Dissertations, Theses, and Capstone Projects

Date of Degree


Document Type


Degree Name



Educational Psychology


Cliff Yung-Chi Chen

Committee Members

Alpana Bhattacharya

Mario Kelly

Subject Categories

Educational Psychology | Multicultural Psychology


Acculturation, Ethnic Victimization, Perceived Reasons for Victimization, Acculturative Stress, Pressure to Acculturate, Retrospective


Very little is known about the peer victimization experiences of South Asian immigrant students and the factors involved in these experiences. The present study retrospectively investigated the peer victimization experiences of South Asian immigrant students in high school, the perceived reasons for victimization, and how these experiences relate to their psychological well-being and ethnic identity as college students. Two hundred and twenty college students, who were first or second generation immigrants from South Asia (e.g., India, Pakistan, Afghanistan, Bangladesh, Sri Lanka, and Nepal) and attended high school in the United States, participated in the study.

Overall, the results revealed that there was a high peer victimization rate among South Asian immigrant students (73.6%, n = 162). Specifically, indirect bullying and verbal bullying were the most frequent types of victimization experienced by South Asian students in high school. The most frequent perceived reasons for peer victimization reported by participants were: (1) certain stereotypes associated with their culture, (2) their ethnicity or nationality, (3) their cultural beliefs, customs and traditions, (4) their way of dressing, (5) and their skin color.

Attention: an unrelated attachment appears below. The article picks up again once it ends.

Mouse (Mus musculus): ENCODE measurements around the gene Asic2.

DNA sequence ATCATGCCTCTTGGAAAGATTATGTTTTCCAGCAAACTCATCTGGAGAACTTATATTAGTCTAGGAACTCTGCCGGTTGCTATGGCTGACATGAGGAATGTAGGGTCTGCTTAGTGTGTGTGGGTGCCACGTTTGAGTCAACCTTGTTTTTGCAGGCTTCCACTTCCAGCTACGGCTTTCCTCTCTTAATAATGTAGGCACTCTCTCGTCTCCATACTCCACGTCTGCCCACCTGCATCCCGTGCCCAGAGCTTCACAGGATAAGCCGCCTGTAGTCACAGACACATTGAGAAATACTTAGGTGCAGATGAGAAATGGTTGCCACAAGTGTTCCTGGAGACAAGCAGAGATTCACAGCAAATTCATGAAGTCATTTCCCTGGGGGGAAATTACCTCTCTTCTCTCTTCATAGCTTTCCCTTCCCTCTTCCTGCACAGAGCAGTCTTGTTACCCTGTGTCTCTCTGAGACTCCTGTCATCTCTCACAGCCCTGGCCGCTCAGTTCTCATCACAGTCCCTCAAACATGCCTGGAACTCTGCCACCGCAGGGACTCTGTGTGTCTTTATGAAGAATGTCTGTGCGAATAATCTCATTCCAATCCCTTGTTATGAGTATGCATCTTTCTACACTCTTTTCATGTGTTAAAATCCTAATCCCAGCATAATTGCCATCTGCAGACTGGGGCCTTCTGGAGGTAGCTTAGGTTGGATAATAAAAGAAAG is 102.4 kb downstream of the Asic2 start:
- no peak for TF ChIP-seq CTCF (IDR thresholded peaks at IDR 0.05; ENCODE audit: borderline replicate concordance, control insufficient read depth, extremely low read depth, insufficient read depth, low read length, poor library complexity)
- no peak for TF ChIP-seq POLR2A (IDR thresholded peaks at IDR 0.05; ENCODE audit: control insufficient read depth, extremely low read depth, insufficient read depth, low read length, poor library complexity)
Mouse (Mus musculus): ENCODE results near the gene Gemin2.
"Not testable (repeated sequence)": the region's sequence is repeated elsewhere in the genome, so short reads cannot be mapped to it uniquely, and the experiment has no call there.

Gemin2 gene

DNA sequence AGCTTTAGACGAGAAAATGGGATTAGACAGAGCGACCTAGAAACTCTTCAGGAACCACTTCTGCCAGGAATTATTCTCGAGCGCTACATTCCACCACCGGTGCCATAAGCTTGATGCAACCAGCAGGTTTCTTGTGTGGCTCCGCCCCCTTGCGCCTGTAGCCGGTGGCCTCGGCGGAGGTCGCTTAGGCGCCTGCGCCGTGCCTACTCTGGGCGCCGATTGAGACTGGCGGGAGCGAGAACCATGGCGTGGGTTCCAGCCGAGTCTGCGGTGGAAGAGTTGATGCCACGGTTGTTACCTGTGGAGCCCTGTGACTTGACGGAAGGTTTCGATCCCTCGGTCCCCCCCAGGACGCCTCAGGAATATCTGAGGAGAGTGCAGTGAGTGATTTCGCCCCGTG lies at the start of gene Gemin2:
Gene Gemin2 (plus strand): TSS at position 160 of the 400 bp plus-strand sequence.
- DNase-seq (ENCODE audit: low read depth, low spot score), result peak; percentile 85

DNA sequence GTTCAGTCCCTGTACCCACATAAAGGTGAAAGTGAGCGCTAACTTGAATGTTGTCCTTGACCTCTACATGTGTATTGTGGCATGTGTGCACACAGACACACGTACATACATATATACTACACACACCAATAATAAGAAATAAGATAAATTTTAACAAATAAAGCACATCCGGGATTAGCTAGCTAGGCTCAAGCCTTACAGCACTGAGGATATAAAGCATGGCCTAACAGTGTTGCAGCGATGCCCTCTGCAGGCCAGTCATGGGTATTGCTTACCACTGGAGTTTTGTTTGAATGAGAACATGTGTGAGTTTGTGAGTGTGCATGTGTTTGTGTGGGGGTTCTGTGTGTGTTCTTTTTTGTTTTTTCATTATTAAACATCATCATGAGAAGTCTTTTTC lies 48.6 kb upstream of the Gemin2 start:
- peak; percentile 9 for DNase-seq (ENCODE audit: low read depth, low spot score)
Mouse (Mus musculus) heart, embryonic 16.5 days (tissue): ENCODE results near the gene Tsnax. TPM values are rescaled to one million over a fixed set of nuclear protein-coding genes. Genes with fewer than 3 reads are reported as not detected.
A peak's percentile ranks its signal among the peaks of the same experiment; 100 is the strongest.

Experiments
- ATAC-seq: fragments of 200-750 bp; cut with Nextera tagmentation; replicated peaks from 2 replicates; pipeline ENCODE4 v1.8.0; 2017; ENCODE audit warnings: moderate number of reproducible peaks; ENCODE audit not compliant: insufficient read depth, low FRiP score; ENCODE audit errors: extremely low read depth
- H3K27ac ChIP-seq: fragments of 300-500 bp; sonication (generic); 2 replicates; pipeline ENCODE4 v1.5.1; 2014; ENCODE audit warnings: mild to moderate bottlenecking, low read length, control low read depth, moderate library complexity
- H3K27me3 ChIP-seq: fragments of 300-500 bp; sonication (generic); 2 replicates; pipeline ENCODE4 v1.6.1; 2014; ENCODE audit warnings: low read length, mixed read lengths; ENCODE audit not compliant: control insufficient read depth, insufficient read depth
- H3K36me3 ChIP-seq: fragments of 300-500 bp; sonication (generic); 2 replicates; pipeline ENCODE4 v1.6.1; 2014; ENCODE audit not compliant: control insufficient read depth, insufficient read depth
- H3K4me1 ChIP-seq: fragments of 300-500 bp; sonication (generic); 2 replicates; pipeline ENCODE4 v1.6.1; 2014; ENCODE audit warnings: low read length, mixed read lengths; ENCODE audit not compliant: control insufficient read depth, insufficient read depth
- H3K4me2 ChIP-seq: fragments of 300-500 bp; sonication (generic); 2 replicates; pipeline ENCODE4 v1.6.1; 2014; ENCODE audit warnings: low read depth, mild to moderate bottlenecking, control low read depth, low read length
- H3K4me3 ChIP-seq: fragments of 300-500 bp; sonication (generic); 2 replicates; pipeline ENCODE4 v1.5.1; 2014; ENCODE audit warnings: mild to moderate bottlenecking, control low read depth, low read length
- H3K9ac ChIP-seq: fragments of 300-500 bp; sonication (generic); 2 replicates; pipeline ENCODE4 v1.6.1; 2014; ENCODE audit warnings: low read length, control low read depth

Socio-demographic factors such as language fluency, religion, SES, gender, and school context were not found to be significantly related to peer victimization experiences. First generation students were not likely to experience more peer victimization than second generation students, however, first generation students did report more ethnic victimization, being victimized due to ethnic background, than second generation students.

Correlational analyses found that higher levels of peer victimization and ethnic victimization were related to lower levels of acculturation to the American culture. South Asian students who reported higher levels of victimization also reported higher levels of pressure to acculturate and acculturative stress in high school. Furthermore, South Asian students who were victimized in high school reported lower psychological well-being as college students.

Regression analyses indicated that peer victimization and ethnic victimization experiences in high school significantly predicted the ethnic identity of South Asian students in college. Lastly, hierarchical regression analyses revealed that family support moderated the relationship between peer victimization and psychological well-being of South Asian students, but not between peer victimization and ethnic identity. These findings and conclusions suggested areas for future research. Educational implications were addressed.